March 12, 2010
By Heather Magotiaux
On February 26, University of Saskatchewan alumnus Professor Emeritus Dr. Karim (Kay) Nasser and his family did what many dream of through the largest financial gift in Saskatchewan’s history—they made a significant difference in countless people’s lives for generations to come.
Their $12 million donation to the University of Saskatchewan will be used in a variety of ways to improve the student experience at the U of S, with a significant portion being designated for student scholarships. Funds will also be allocated to the College of Engineering, a student amenities building in the recently announced College Quarter student residence project, the Gordon Oakes – Red Bear Student Centre, and the newly established downtown campus of the Edwards School of Business.
Partnerships such as this are critical to the post‐secondary landscape, not only in Saskatchewan, but across Canada and North America. The evolution of funding structures to Canada’s post‐secondary institutions over the past few decades has created new realities, and universities are finding innovative ways to complement funding from the public sector. If Canada’s universities are to remain the essential centres for the pursuit of knowledge and innovation we have traditionally been, we must be prepared to bring that same level of innovation to the ways in which we fund our institutions.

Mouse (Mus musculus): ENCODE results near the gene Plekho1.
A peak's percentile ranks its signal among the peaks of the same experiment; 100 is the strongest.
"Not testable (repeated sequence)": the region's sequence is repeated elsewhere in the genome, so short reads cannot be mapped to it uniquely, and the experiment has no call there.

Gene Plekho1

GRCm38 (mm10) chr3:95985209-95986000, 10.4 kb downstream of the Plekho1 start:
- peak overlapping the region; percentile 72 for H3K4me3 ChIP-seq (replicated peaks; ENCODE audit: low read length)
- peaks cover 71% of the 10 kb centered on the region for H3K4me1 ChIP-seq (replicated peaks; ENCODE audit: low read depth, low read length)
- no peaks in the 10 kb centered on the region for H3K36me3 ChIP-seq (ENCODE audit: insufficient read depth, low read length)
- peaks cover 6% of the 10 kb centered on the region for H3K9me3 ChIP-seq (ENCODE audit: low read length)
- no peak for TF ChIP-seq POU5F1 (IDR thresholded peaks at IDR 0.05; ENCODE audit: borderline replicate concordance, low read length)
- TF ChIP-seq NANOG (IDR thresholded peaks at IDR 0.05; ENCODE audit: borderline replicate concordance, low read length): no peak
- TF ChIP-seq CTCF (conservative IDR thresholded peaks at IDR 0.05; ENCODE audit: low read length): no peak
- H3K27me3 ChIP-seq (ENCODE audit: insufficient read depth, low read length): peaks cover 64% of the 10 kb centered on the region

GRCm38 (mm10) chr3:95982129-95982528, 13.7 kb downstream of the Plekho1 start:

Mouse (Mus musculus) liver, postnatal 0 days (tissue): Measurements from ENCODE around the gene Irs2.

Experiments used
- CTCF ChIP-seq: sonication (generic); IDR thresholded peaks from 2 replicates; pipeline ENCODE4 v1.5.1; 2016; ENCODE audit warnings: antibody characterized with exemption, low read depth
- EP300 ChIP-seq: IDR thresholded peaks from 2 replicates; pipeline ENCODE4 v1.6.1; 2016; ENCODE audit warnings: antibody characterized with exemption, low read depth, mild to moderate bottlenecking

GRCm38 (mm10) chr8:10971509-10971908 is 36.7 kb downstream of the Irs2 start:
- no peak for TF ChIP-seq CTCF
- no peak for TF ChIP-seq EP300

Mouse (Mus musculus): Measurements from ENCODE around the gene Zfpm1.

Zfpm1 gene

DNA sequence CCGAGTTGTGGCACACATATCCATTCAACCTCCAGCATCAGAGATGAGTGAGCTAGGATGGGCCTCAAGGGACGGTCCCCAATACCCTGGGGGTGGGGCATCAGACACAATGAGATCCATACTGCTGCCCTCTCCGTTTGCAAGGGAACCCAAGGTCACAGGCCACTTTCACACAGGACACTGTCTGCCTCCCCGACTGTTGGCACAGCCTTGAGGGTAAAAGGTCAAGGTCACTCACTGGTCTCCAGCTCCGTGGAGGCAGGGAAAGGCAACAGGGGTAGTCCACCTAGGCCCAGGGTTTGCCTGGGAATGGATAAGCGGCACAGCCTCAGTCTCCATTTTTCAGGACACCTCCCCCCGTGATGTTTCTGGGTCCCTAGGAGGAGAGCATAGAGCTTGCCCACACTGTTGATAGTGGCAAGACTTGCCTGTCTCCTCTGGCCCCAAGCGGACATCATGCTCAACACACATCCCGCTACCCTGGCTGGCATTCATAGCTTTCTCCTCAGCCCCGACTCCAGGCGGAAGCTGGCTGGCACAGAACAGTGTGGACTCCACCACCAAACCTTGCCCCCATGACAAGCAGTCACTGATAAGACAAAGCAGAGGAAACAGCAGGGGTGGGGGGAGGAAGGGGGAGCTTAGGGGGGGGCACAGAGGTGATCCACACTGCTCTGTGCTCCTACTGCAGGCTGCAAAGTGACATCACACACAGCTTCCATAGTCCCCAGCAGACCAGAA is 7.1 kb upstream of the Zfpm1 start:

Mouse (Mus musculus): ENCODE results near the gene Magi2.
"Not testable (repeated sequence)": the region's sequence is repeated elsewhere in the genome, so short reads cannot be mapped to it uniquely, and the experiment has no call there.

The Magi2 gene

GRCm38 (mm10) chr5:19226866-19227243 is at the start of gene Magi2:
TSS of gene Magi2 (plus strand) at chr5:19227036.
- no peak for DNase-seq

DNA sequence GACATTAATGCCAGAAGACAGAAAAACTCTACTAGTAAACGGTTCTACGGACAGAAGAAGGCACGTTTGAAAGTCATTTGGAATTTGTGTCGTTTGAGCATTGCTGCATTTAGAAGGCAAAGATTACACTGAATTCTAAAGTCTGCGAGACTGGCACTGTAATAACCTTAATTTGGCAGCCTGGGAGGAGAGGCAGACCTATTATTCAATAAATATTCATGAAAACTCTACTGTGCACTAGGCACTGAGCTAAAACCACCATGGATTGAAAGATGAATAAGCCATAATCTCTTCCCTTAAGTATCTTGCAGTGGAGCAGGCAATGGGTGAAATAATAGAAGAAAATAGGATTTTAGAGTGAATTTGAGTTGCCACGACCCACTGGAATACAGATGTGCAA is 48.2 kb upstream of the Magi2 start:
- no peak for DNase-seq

With partnerships that are carefully considered and purposefully pursued, universities can, and do, find innovative ways to transform knowledge in ways that meet the needs of society—which is, after all, why universities exist.
The reasons individuals decide to partner with universities are as diverse as the partners themselves. Some want to see enhancements to the bricks and mortar structure of the university so they join the institution to upgrade existing buildings or build new, modern facilities. Some focus on the students themselves by providing scholarships or by developing a lecture series on campus. Others focus on research and fund research chairs or provide much needed equipment to conduct state‐of‐the‐art exploration and learning. The one common denominator in all partnerships, no matter what their focus, is a desire to enrich the student experience. By keeping students in perspective, we are motivated to pursue arrangements that ensure they have the best possible learning experience during their time on campus.
As the aforementioned examples illustrate, there is much common ground on which partnerships can be built. It is the responsibility of universities to pursue this common ground to fulfil the mandate of serving the people through knowledge and innovation. Both public and private partners have stepped forward, allowing research to continue and thrive, and ensuring innovation has the best chance of flowing to those whom it will benefit most.
Through contributions like that of the Nasser family, universities are able to recruit and retain the best students, attract world‐class faculty to help shape tomorrow’s leaders and innovators, and to provide facilities and equipment that enhance the learning experience on campus. I am hopeful and optimistic about the future of our universities. At the University of Saskatchewan, announcements like this make me proud of the legacy that smart partnerships will leave on our school, our community and our world.
Office of Communications, University of Saskatchewan